Journal:Archives of Physical Medicine and Rehabilitation
Year, Volume, Issue, Page(s):16, 97, 3, 363-371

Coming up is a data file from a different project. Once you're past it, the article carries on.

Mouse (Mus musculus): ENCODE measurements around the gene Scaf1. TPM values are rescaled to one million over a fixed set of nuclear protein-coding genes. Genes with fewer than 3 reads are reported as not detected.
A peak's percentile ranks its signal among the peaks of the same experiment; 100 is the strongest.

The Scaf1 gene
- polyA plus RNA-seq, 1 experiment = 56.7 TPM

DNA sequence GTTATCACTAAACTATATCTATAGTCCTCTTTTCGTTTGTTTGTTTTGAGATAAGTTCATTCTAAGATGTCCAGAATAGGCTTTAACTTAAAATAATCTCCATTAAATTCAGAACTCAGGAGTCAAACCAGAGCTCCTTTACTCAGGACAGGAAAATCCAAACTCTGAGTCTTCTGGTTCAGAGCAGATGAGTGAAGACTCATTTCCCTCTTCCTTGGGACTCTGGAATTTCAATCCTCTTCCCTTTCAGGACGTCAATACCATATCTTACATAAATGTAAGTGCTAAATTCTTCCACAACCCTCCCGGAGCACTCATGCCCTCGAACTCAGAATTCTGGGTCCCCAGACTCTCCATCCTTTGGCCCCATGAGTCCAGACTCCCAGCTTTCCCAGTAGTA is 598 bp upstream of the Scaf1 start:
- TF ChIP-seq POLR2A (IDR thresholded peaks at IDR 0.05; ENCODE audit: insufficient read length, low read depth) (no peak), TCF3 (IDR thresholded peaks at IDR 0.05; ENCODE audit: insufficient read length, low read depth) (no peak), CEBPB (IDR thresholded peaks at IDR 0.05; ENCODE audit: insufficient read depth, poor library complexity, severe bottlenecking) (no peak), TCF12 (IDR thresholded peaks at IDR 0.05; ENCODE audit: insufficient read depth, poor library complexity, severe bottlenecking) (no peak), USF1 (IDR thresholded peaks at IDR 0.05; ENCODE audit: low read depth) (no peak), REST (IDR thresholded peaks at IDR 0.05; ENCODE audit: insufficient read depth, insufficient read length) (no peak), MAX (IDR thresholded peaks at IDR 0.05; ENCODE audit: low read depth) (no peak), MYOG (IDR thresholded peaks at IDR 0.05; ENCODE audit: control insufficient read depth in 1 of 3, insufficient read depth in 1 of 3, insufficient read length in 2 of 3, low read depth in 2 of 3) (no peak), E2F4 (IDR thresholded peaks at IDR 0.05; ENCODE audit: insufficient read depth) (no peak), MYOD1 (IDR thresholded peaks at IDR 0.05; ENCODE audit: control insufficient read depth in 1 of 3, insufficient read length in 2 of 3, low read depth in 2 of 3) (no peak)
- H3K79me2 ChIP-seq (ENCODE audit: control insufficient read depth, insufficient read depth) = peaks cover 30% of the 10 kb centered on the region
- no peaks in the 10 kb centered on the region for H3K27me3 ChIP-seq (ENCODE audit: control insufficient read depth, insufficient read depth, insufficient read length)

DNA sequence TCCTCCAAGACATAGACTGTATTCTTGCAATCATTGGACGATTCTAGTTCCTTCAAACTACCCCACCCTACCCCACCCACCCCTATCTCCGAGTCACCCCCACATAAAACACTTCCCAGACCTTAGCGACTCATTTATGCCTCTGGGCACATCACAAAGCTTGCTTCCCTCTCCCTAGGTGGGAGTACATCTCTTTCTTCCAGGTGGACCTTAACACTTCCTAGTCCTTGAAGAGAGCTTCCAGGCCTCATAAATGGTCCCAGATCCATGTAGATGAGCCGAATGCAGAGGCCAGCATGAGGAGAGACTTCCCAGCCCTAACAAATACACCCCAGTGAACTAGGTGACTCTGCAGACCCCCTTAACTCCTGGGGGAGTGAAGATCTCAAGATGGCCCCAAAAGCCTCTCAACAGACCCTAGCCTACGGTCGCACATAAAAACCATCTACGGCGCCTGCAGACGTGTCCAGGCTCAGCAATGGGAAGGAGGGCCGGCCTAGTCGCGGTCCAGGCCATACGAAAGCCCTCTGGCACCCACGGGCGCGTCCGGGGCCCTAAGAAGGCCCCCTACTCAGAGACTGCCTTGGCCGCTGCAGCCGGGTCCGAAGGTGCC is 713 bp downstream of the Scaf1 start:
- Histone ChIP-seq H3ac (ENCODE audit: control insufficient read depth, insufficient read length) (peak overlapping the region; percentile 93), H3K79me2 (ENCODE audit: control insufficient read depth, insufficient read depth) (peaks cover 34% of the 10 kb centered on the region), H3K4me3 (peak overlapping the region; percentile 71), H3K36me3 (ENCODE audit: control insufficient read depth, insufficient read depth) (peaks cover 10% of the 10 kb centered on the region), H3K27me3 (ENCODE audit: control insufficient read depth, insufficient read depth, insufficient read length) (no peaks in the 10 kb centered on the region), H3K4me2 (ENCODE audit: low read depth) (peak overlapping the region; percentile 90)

Study evaluated a home-based strategy for diagnosing sleep-disordered breathing and nocturnal hypercapnia in individuals with spinal cord injury (SCI). A total of 81 adults with C1-T6 SCI underwent an unsupervised home sleep apnea test combined with transcutaneous partial pressure of carbon dioxide/oxygen saturation by pulse oximetry monitoring. The main outcomes were prevalence of sleep-disordered breathing and nocturnal hypercapnia. Clinical and physiological variables were examined to determine which, if any, correlate with the severity of sleep-disordered breathing. Obstructive sleep apnea (OSA) was found in 81.3 percent of individuals, central sleep apnea (CSA) was found in 23.8 percent, and nonspecific hypopnea events, where respiratory effort was too uncertain to classify, were present in 35 percent. Nonspecific hypopnea events correlated strongly with CSA but weakly with OSA, suggesting that conventional sleep apnea test scoring may underestimate central/neuromuscular hypopneas. Nocturnal hypercapnia was present in 28 percent and oxygen desaturation in 18.3 percent. Neck circumference was the primary predictor for OSA, whereas baclofen use and obstructive apnea/hypopnea index weakly predicted CSA. Awake transcutaneous partial pressure of carbon dioxide and CSA were only marginally associated with nocturnal hypercapnia. The results suggest that unsupervised home sleep apnea testing with transcutaneous capnography effectively identifies sleep-disordered breathing and nocturnal hypercapnia in individuals with SCI.